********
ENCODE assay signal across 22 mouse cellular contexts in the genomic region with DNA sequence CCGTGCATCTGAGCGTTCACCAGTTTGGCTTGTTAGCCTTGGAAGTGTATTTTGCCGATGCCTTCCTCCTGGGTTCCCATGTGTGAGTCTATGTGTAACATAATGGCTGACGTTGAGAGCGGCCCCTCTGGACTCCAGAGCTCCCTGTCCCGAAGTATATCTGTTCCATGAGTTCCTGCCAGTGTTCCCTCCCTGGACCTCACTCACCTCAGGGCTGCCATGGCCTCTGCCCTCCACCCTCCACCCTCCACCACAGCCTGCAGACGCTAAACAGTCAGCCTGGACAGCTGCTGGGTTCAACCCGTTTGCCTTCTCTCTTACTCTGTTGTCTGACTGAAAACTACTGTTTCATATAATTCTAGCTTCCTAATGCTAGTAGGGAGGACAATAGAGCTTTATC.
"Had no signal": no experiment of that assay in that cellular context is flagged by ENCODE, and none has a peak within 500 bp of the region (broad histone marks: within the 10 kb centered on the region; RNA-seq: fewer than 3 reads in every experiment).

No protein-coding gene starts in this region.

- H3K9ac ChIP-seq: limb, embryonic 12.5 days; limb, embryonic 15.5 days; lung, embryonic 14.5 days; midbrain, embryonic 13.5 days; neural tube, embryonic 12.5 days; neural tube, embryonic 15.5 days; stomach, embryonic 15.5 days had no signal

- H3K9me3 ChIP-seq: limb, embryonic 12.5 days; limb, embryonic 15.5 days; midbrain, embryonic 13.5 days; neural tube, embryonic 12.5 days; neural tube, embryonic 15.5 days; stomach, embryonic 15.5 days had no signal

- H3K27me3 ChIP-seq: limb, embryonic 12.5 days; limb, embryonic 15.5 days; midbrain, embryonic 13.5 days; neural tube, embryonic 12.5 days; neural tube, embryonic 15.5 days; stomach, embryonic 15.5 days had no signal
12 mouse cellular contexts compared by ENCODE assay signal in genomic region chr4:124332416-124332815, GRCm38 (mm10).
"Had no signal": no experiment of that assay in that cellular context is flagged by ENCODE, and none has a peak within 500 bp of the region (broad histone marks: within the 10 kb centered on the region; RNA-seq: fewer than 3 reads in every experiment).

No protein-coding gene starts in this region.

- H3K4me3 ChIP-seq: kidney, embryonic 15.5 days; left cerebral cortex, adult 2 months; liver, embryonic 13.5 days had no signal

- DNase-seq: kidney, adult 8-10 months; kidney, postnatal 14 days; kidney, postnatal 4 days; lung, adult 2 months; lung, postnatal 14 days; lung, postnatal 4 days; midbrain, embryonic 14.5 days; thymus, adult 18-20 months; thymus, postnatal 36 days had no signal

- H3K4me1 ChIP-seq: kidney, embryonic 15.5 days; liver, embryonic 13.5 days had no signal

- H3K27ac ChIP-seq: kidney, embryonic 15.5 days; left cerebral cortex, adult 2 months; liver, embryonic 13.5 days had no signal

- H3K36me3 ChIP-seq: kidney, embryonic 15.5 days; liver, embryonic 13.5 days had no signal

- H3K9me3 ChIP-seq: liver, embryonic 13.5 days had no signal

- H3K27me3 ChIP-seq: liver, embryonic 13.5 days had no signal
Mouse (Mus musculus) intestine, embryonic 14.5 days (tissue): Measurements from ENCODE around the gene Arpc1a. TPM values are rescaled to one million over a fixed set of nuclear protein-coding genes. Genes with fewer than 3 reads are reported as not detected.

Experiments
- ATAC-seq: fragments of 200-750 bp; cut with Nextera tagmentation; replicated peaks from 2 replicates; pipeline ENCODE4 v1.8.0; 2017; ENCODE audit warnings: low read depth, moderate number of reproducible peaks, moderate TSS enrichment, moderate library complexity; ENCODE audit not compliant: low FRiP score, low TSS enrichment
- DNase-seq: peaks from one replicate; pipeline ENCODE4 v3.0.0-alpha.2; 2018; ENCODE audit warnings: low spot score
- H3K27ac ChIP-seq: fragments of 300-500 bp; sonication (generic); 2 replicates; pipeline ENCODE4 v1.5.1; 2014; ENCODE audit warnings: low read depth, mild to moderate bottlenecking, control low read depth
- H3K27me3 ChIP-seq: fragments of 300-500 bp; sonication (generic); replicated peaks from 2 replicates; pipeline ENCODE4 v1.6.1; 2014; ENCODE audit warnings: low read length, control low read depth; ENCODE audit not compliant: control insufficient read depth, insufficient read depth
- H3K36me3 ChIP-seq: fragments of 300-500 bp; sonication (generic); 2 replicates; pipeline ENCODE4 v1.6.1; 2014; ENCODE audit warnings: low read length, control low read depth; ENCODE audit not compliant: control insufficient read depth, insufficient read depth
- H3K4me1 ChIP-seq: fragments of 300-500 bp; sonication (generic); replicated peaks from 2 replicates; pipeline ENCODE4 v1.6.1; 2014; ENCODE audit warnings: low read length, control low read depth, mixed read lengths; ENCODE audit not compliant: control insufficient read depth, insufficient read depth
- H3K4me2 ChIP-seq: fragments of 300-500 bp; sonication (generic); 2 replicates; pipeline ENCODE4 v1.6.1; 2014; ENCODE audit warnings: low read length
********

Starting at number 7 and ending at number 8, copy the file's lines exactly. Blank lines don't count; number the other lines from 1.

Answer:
12 mouse cellular contexts compared by ENCODE assay signal in genomic region chr4:124332416-124332815, GRCm38 (mm10).
"Had no signal": no experiment of that assay in that cellular context is flagged by ENCODE, and none has a peak within 500 bp of the region (broad histone marks: within the 10 kb centered on the region; RNA-seq: fewer than 3 reads in every experiment).